Consumers want digital communications from providers, from payment reminders to patient care via email



First posted on Health Populi on 12/17/2012

Jane Sarasohn-Kahn, Host of Health Populi

Consumers’ Favored Communications From Health Professionals85% of U.S. health consumers say that emails, text messages, and voicemails are at least as helpful as in-person or phone conversations with health providers, according to the TeleVoxHealthy World study, Technology Beyond the Exam Room. The study was based on surveys conducted with over 2,200 health providers across specialties, and 1,015 U.S. adults over 18.

Furthermore, one in 3 consumers admit to being more honest when talking about medical needs via automated voice response systems, emails or texts than face-to-face with a health provider.

And 3 in 10 consumers believe that receiving digital health communications from providers such as texts, voicemails or emails that provide patient care would build trust with their providers. 51% say they’d feel more valued as a patient via digital health communications.

Flu-Vaccination-InfograhicThe chart illustrates various communications messaging that consumers value via various digital channels. The red bar represents email: clearly, email is a valued channel across nearly all message types surveyed, from patient care (49%) and health tips (68%) to seasonal reminders (55%, THINK: flu shots, illustrated in the second infographic from TeleVox) and payment reminders (56%).

All consumers, from Gen X and Gen Y to Baby Boomers, look for these messages to be personally tailored, welcoming in the era of personalized medicine via digital communications.

Health Populi’s Hot Points:  Patients are educating themselves to be health consumers in the emerging healthcareDIY era. While payers and providers should be doing a better job preparing people to play this role, the education is largely done by people themselves. Consumers’ demands for digitally-delivered health services are central to this education, which nurtures empowerment and trust, as people pointed out in the TeleVox survey.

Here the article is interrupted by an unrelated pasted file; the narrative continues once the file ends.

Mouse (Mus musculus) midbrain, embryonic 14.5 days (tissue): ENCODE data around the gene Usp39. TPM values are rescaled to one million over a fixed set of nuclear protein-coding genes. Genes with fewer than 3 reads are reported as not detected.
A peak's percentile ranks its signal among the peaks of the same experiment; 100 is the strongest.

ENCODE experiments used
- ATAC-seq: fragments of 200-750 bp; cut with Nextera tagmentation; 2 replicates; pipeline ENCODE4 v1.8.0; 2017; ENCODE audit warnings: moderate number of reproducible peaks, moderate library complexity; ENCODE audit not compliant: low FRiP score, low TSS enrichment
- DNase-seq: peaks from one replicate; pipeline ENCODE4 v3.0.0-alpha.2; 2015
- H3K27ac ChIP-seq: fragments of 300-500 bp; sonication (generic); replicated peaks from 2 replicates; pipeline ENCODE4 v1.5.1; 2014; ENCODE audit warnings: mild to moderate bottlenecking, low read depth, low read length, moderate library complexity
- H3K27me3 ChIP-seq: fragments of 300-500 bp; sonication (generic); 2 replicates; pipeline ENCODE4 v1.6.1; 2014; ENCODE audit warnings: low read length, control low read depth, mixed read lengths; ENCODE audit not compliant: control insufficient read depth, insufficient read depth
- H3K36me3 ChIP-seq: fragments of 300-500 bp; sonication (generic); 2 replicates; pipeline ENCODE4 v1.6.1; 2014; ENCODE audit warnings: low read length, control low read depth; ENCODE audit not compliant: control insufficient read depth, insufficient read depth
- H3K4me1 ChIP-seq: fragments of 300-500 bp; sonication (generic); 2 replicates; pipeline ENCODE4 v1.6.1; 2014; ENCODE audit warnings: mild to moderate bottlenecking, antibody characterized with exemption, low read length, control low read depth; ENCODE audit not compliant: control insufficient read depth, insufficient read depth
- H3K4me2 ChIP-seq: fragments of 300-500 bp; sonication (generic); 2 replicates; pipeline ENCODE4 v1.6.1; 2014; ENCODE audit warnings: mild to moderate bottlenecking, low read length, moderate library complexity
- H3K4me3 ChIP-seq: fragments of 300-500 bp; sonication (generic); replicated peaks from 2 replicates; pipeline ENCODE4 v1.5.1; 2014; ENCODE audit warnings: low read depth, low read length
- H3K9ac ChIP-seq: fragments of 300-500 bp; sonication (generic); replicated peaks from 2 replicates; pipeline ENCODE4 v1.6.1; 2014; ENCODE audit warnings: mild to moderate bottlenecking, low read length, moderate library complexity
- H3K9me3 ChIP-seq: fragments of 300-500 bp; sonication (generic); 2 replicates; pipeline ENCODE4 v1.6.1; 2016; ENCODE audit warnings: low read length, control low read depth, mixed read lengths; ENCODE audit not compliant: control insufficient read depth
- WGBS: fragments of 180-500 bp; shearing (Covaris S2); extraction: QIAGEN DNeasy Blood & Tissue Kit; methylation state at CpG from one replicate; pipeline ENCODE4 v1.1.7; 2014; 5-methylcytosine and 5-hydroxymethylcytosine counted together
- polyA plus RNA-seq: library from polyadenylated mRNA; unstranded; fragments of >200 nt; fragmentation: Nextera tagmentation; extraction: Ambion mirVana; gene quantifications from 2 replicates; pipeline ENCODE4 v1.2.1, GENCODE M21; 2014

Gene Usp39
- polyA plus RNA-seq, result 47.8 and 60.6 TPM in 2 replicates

That 1 in 2 consumers (49%) say they’re open to receiving medical care between visits via email testifies to consumers’ demand for telehealth services. If payment can align between payers, providers and consumers to marshall distance health services to the home and workplace, we’ll be building a more satisfied, empowered, and healthy patient. Value-based and accountable care can help get us to this Patient 2.0.

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Patricia Salber, MD, MBA is the founder and host of The Doctor Weighs In. She is also the CEO of Health Tech Hatch, the sister site of TDWI that helps innovators tell their stories to the world. She is a Board Certified Internist and Emergency Physician who loves to write about just about anything that has to do with healthcare.


  1. It is an interesting vision of the future of the physician- patient relationship.

    Alignment of payment is just one of the steps in my mind though. There are several more hurdles I see

    – dealing with malpractice risk of NOT seeing a patient in person. If there is a bad outcome the defendant’s attorney can always make the case that the doctor’s decision to NOT see the patient and offer “electronic treatment advice” instead was responsible. I am not aware of case law addressing this issue that appears to be new for doctors giving meaningful advice via email, text and cell phone.

    – A redefinition of productivity. In a previous post here on TDWI I learned that Group Health expects their docs to be communicating with patients electronically for 20% of their office day. I hope this is instead of seeing patients … rather than in addition to a full plate of in-person patient visits.

    – the technology learning curve … especially for doctors over fifty years old who are not already tech savvy in some way.

    And the Patient 2.0 is indeed a sign of our interesting times. Can’t wait for a real TriCorder like Spock used to have!

    Dike Drummond MD

  2. There is a big difference between what people say they “want” and what they will actually use or do. Who would ever say that they wouldn’t like better, more convenient access to their lab results or the ability to make an appointment online. But let’s be honest….do you really believe that otherwise satisfied patients would “change” physicians simply because they did not offer secure email communications or online appointments?

    Similarly how do you explain the failure of Kaiser, for example, to achieve 100% member uptake of such digital services which are available to all its’ members.

    Steve Wilkins